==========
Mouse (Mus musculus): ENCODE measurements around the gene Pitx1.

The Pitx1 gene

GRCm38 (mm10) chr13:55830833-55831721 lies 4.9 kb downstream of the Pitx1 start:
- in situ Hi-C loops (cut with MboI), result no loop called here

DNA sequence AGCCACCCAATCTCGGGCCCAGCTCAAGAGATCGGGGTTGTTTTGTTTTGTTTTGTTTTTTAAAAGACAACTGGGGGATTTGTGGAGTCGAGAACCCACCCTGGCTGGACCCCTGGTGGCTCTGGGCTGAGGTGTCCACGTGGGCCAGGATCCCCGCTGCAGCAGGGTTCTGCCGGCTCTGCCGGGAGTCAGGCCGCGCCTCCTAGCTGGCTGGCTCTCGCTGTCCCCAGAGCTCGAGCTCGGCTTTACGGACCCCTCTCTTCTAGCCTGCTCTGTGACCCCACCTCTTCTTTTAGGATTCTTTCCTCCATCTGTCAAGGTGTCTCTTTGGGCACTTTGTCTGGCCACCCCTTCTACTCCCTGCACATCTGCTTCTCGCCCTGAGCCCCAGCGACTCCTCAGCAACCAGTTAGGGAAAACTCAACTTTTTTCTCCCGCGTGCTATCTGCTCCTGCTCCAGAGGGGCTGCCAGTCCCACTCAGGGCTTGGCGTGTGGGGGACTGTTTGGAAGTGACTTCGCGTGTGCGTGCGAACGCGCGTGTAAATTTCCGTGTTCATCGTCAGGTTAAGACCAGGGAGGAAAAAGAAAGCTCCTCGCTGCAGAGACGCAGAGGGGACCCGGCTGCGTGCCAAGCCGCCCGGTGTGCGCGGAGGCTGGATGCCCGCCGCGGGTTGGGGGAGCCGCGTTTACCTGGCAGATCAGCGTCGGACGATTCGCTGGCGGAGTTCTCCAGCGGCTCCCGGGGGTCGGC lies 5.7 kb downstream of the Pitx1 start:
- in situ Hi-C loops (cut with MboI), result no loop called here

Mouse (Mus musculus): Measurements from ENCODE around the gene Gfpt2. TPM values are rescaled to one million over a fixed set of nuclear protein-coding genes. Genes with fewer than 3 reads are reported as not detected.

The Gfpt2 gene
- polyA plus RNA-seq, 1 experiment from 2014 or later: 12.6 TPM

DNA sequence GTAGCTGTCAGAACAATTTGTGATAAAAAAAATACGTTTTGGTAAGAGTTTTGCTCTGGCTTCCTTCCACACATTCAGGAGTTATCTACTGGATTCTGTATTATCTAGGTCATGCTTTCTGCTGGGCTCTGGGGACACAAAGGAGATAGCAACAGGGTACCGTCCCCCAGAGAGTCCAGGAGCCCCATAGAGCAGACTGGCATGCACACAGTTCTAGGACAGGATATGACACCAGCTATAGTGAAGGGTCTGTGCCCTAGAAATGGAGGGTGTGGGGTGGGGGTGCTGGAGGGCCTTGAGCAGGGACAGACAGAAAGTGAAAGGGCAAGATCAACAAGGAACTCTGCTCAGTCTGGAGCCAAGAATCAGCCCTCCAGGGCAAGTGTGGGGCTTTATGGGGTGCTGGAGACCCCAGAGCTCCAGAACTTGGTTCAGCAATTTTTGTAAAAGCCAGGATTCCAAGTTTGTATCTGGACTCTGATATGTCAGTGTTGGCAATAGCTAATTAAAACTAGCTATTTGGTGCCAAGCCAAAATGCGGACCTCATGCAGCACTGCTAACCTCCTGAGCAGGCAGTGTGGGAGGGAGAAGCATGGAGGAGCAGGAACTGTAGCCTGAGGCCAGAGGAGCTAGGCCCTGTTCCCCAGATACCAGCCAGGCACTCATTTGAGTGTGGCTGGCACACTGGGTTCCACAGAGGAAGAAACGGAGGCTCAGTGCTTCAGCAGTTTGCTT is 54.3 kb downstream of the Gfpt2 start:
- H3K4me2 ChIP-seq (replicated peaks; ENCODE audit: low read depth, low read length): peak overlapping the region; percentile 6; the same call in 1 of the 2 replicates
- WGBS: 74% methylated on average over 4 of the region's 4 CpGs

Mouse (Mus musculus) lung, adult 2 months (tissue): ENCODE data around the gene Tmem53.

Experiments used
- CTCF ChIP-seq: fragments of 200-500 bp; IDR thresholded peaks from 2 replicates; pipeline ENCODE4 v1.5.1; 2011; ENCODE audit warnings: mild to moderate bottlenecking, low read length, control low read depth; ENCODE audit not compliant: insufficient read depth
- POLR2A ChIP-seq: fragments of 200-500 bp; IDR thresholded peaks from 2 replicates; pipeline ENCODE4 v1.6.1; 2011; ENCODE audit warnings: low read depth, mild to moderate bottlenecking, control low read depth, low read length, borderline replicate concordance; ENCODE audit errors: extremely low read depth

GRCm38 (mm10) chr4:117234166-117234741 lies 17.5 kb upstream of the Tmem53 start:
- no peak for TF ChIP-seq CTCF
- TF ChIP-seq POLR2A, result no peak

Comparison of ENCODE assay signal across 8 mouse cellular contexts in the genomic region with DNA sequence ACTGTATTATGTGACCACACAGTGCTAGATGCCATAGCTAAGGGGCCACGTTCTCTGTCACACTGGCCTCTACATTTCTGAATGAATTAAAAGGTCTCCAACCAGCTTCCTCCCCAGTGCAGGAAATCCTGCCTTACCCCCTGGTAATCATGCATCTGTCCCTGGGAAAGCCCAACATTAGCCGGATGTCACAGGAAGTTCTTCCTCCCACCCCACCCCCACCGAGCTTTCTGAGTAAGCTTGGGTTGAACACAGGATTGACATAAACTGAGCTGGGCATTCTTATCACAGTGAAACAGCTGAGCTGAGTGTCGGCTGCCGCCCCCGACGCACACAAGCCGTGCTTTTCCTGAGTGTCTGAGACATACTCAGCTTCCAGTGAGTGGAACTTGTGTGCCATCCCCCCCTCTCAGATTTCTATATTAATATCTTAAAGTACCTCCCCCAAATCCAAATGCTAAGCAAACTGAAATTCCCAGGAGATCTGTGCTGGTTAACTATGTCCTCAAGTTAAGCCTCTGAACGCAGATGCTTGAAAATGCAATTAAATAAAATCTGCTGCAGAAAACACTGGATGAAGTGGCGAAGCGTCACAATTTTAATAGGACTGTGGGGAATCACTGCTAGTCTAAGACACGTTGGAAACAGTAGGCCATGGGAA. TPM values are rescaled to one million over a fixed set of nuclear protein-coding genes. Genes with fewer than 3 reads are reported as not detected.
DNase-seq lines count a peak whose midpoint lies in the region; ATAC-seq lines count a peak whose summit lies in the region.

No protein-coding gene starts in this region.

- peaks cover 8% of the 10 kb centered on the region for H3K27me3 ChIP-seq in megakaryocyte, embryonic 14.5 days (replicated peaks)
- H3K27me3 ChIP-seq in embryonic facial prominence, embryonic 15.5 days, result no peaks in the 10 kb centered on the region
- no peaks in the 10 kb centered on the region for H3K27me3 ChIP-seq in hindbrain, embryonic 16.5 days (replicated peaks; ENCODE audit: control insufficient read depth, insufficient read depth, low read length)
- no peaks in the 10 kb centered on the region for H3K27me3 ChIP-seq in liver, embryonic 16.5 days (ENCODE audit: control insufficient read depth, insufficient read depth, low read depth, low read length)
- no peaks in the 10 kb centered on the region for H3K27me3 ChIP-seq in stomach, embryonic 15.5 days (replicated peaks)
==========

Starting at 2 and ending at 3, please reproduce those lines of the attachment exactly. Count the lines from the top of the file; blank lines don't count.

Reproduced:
The Pitx1 gene

GRCm38 (mm10) chr13:55830833-55831721 lies 4.9 kb downstream of the Pitx1 start: